Twitter users can now opt-in to receive Direct Messages from anyone – even those that don’t follow them.

Updated messaging rules will apply if a user opts into this feature, so he or she can reply to anyone who sends him or her a Direct Message. A new Direct Message button will also appear on profile pages on Android and iPhone for those who have opted in.


Don’t be too quick to turn on the green light, as there are a few things brands should consider before moving forward with this new feature.

  1. Do you have a plan and process in place for monitoring and responding to a potential increase in incoming messages?
  2. Do you have approved communication ready for common problems, issues, or questions?
  3. Do you need to incorporate your customer service team in your community management process? If so, do you have the right social media management tools in place to delegate tasks and respond in real-time?

In a recent study about customer service on Twitter, Simply Measured found that among the 43 percent of top global brands with dedicated customer service handles, the number of inbound mentions has grown by 41 percent year-over-year.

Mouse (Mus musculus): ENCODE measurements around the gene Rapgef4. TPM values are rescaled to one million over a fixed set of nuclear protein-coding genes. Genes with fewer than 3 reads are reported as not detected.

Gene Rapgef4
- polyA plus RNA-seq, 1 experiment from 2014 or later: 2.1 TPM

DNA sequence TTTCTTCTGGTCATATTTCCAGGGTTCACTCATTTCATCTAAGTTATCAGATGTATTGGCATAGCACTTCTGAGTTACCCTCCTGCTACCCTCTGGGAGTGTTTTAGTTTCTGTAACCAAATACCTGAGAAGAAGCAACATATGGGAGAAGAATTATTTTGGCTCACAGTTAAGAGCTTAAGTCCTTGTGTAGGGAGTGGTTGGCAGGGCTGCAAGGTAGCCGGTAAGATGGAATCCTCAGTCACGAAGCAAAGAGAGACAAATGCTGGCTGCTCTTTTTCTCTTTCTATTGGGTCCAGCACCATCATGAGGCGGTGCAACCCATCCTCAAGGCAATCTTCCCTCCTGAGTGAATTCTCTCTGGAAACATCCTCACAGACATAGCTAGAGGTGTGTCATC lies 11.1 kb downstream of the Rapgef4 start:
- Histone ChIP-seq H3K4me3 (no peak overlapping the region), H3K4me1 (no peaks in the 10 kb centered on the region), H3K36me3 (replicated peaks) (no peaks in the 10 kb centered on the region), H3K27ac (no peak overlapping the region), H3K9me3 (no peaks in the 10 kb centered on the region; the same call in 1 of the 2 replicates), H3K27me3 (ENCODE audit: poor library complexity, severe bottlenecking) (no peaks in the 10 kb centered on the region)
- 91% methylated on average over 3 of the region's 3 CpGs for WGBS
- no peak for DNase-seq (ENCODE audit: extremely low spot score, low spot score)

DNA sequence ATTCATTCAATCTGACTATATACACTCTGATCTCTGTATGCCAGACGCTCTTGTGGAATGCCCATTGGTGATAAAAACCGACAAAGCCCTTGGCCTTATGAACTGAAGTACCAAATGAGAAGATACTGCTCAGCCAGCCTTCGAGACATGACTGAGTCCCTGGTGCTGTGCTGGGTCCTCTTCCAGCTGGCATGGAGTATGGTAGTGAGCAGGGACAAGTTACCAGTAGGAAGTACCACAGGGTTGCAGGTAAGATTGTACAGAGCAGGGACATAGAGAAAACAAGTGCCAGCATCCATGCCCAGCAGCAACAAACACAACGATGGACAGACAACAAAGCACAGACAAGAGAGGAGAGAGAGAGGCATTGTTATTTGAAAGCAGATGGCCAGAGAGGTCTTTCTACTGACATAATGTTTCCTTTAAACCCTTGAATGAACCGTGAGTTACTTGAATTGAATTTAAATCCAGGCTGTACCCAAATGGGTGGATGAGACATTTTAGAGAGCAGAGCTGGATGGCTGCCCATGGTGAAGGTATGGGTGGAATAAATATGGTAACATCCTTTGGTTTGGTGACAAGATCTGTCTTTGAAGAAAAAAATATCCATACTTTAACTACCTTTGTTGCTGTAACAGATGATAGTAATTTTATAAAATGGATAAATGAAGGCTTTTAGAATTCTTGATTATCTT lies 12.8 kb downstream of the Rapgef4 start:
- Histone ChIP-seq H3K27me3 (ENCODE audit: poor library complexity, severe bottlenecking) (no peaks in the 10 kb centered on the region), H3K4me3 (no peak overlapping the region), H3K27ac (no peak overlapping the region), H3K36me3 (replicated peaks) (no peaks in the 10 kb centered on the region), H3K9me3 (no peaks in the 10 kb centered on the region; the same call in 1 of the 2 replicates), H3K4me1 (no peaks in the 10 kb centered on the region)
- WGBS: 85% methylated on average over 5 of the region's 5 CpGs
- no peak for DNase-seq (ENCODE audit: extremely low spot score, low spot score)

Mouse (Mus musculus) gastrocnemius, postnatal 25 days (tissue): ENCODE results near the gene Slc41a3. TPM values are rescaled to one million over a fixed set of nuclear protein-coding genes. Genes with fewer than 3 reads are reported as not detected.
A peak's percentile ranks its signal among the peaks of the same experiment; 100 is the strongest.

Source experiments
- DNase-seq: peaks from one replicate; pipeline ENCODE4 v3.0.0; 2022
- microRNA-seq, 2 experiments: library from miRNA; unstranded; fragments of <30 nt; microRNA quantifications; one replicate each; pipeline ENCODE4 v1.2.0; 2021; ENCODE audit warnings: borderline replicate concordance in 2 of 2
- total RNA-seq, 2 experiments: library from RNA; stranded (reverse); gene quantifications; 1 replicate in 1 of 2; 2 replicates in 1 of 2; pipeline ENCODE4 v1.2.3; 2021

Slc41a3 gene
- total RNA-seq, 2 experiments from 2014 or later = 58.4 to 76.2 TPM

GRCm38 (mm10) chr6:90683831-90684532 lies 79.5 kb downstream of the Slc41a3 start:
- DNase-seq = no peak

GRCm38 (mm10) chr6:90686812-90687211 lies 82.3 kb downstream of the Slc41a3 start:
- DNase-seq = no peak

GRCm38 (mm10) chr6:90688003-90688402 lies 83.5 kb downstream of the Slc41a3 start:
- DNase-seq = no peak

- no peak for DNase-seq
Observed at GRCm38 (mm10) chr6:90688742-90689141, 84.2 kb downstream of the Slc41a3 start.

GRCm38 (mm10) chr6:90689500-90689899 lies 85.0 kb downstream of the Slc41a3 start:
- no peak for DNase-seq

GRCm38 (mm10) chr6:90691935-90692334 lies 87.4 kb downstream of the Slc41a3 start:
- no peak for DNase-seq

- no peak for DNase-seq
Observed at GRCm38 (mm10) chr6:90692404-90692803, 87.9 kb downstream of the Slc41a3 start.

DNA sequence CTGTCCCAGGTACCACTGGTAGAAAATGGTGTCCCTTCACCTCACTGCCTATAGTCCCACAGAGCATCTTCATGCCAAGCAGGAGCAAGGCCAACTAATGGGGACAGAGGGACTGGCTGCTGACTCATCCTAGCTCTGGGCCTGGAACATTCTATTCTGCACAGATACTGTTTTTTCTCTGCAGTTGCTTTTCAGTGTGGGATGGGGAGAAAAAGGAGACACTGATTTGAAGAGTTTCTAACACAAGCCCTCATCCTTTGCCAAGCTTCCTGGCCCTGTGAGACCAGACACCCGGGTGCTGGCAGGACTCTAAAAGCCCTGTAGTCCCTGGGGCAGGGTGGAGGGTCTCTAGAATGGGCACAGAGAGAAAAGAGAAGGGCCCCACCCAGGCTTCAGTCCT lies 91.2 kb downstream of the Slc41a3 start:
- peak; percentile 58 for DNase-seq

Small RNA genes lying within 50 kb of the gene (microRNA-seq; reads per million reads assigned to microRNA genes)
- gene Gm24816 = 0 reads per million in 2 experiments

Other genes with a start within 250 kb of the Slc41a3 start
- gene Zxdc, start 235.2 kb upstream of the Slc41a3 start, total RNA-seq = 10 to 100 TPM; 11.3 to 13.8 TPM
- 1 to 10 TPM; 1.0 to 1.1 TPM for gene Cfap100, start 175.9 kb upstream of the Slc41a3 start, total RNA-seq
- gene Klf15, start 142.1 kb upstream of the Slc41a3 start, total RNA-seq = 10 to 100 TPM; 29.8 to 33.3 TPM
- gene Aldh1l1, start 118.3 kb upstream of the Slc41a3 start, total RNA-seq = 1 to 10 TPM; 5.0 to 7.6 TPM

If a brand has its customer service team integrated with social media community management, this new feature from Twitter may benefit it. Giving users the ability to send DMs without having to follow and be followed is important for the following reasons.

Negative Conversations can be Private, Faster

This feature allows consumers to go directly to the brand privately, taking the conversation offline immediately. In turn, it can limit negative exposure for your brand. A consumer can choose to just DM a brand first, instead of posting a tweet or @reply to try and catch the brand’s attention.

Problems can be Solved Quicker

Right now, community managers and customer service teams have to request follows before they can DM the consumer to assist. This feature cuts that step out and enables faster direct communication.

Users Have the Power

Social channels like Twitter are enabling 1:1 conversations with brands to be as accessible as possible. If consumers can immediately engage in a direct conversation with your competitor, they may choose that experience over yours for ease of use and their expectation of quick access and availability.

While this is a small channel update, the implications to opting into this feature can be a game-changer for brands – for the good or bad – depending on if they have a plan to execute it properly.

To change settings and opt into this new feature from Twitter, users can follow these instructions.

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